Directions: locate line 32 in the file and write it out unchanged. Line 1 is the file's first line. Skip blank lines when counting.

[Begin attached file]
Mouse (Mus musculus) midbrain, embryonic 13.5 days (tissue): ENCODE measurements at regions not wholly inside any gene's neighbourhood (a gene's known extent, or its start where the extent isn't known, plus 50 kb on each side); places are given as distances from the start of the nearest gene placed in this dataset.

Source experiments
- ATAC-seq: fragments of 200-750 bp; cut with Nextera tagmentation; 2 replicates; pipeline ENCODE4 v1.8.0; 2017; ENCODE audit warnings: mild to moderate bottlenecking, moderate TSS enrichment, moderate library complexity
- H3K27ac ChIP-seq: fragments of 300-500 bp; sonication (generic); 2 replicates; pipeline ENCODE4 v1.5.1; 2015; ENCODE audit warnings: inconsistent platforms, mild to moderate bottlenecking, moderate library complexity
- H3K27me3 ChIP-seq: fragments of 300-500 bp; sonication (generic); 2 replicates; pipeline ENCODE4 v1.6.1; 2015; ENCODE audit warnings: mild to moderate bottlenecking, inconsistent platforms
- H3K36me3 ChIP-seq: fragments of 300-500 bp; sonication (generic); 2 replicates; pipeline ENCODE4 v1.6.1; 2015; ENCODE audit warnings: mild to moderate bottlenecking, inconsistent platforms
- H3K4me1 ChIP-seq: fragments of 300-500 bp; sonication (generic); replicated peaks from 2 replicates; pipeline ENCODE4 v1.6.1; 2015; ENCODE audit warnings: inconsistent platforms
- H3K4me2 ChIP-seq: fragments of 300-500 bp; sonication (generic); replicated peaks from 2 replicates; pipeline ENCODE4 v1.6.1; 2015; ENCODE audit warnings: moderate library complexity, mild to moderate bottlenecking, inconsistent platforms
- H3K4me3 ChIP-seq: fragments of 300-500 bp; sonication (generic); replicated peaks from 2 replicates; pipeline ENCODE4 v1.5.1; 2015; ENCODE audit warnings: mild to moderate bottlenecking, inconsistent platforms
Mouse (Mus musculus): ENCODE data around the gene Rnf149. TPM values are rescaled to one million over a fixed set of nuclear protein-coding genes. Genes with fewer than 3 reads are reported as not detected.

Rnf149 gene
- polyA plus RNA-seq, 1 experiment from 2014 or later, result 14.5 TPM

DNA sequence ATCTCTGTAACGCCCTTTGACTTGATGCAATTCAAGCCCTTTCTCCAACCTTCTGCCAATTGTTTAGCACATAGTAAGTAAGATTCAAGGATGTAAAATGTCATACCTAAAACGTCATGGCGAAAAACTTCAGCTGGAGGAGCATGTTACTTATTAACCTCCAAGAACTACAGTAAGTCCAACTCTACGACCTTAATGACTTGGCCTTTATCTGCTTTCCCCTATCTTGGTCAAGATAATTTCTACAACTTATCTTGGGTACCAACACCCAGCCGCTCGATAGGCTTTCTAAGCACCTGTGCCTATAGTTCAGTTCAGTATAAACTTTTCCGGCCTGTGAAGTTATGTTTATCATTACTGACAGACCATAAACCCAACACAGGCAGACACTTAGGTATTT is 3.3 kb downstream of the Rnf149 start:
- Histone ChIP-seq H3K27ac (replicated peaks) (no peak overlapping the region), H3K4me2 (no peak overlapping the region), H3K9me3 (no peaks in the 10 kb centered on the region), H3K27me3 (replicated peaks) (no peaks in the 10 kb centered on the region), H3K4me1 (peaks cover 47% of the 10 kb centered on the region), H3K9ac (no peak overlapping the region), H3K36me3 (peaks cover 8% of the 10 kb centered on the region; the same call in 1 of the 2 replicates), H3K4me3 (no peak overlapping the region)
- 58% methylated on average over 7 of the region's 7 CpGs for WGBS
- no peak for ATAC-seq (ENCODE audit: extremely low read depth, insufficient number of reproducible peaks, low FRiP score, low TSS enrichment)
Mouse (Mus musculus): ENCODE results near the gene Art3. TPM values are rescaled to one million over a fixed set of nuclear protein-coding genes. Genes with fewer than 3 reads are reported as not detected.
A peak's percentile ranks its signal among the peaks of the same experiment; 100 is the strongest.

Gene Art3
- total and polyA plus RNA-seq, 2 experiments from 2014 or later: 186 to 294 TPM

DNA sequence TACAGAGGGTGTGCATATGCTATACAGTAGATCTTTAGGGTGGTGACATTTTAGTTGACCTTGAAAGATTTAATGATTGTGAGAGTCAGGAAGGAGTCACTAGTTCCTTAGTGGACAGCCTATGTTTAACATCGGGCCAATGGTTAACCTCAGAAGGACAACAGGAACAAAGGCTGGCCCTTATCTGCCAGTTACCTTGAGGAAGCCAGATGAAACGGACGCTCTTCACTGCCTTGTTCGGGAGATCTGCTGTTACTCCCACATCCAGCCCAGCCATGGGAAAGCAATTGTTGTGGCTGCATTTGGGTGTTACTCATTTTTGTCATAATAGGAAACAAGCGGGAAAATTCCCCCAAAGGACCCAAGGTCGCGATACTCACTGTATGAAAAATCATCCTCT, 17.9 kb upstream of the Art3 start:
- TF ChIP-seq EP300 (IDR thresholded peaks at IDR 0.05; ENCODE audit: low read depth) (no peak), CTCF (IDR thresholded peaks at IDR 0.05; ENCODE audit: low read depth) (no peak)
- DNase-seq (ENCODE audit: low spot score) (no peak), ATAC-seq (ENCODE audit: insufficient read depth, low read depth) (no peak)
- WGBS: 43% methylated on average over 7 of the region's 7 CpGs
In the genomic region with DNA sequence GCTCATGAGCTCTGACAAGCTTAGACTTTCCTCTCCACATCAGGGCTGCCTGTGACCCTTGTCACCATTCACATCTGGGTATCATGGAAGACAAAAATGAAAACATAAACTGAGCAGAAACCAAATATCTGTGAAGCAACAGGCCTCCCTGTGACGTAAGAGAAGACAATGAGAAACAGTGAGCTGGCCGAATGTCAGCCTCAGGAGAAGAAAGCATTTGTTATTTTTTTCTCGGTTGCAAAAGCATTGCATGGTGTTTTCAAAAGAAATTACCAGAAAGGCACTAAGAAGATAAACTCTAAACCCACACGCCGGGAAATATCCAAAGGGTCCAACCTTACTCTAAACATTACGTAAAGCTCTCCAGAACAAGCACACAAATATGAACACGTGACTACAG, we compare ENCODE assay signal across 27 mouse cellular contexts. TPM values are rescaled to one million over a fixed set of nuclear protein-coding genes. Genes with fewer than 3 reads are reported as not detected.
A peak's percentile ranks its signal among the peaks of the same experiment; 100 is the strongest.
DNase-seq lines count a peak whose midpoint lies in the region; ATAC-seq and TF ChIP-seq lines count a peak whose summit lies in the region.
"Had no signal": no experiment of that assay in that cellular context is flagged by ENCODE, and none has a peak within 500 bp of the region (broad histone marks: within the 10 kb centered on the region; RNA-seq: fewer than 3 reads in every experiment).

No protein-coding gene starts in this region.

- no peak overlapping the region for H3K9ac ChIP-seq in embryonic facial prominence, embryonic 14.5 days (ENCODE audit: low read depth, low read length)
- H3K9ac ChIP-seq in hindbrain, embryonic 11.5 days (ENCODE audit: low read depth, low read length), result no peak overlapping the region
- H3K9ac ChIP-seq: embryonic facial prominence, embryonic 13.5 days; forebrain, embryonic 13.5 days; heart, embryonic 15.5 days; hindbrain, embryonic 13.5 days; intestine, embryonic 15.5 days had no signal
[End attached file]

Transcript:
- H3K9ac ChIP-seq: embryonic facial prominence, embryonic 13.5 days; forebrain, embryonic 13.5 days; heart, embryonic 15.5 days; hindbrain, embryonic 13.5 days; intestine, embryonic 15.5 days had no signal